SSA needs better plan for high-risk project, IG says
Project achieves initial goals but with less than ideal design
The Social Security Administration started a high-risk conversion of its legacy core databases without a comprehensive strategic plan and without recognizing the project as a major information technology investment, according to a new audit from the SSA's Office of Inspector General.
Although the conversion of the file management system has achieved its initial milestones so far, the result is a less than optimal database design, the audit said.
Starting in 2005, the SSA recognized the need to update its Master Data Access Method (MADAM) legacy file management system. The legacy system was developed in the 1980s to access the agency’s personal records for most Americans. However, the programming language for the master file system was no longer widely used and there were few programmers to support it.
The SSA has successfully attained the initial phase one goals of the conversion to a DB2 database management system, audit said. Phase one will be completed in 2013.
While praising the SSA for carrying out the first steps of the conversion, the audit also highlighted several problems, including lack of a comprehensive strategic plan and a need to elevate the project into a major information technology investment.
Also, the audit noted that the conversion methodology may have hampered the design for the database, which falls short of ideal.
“We found that SSA had effectively implemented the project to replace MADAM. However, the project implementation strategy was not efficient because it resulted in less than optimal database design,” the audit concluded.
The IG said, with so much at risk in managing its core databases, the SSA should discuss with the Office of Management and Budget whether to classify the project as a major IT investment, and suggested this should have been done.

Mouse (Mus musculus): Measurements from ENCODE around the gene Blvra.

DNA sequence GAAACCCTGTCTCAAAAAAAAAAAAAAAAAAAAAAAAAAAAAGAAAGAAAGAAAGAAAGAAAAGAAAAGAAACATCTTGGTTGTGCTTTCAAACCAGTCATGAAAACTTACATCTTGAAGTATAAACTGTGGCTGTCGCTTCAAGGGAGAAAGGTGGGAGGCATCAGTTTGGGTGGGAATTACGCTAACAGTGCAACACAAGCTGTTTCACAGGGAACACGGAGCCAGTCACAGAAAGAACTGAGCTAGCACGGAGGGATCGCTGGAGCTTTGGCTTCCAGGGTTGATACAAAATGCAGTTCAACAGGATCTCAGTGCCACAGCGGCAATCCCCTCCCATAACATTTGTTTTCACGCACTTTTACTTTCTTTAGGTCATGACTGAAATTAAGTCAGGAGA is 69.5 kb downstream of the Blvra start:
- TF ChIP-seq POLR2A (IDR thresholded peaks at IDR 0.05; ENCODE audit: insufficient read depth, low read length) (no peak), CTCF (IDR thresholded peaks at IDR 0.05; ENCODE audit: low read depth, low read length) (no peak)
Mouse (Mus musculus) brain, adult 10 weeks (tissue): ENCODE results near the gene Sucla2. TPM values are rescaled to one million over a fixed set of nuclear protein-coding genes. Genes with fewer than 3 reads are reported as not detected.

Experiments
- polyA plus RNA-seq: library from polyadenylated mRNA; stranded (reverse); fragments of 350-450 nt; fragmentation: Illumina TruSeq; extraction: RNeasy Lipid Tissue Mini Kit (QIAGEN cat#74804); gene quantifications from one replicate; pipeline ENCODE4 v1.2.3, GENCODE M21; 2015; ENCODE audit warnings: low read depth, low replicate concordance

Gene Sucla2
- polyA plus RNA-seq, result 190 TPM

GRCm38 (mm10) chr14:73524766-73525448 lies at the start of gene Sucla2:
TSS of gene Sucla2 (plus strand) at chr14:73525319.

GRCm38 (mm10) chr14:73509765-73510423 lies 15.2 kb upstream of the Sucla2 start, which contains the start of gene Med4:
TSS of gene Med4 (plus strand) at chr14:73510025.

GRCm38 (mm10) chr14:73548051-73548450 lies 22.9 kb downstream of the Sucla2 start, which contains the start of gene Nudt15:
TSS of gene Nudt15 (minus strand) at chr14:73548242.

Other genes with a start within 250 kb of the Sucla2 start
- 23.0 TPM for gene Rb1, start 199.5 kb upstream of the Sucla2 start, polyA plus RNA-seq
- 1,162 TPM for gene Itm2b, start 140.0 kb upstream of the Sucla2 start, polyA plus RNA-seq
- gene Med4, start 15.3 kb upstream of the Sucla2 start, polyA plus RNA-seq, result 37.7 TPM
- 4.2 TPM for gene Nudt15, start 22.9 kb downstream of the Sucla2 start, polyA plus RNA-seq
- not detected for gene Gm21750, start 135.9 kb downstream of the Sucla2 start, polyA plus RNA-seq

“This project meets OMB’s definition of a major investment due in part to its importance to the mission or function of the agency. The project ensures the continued availability of the agency’s major data files and therefore is critical to SSA’s mission and function. The project is also a high risk project because delay or failure will impose unacceptable risk on SSA. SSA should have identified and managed the project as a major IT investment,” the audit states.
In addition, the audit recommended that SSA needs to develop a comprehensive strategic plan for the conversion. To date, the only high-level plans are for phase one, while the remainder of the plans do not contain “critical decision-making information,” the audit states.
SSA officials agreed with nearly all the recommendations; however, they disputed the need for a comprehensive strategic plan to cover all phases of the project.
“We believe that the extended duration of the project makes a plan as proposed infeasible. We have developed sufficiently detailed plans for near term activities, and we have developed conceptual plans for those activities that we will be undertaking several years from now,” the SSA said in its response.
Alice Lipowicz is a staff writer covering government 2.0, homeland security and other IT policies for Federal Computer Week.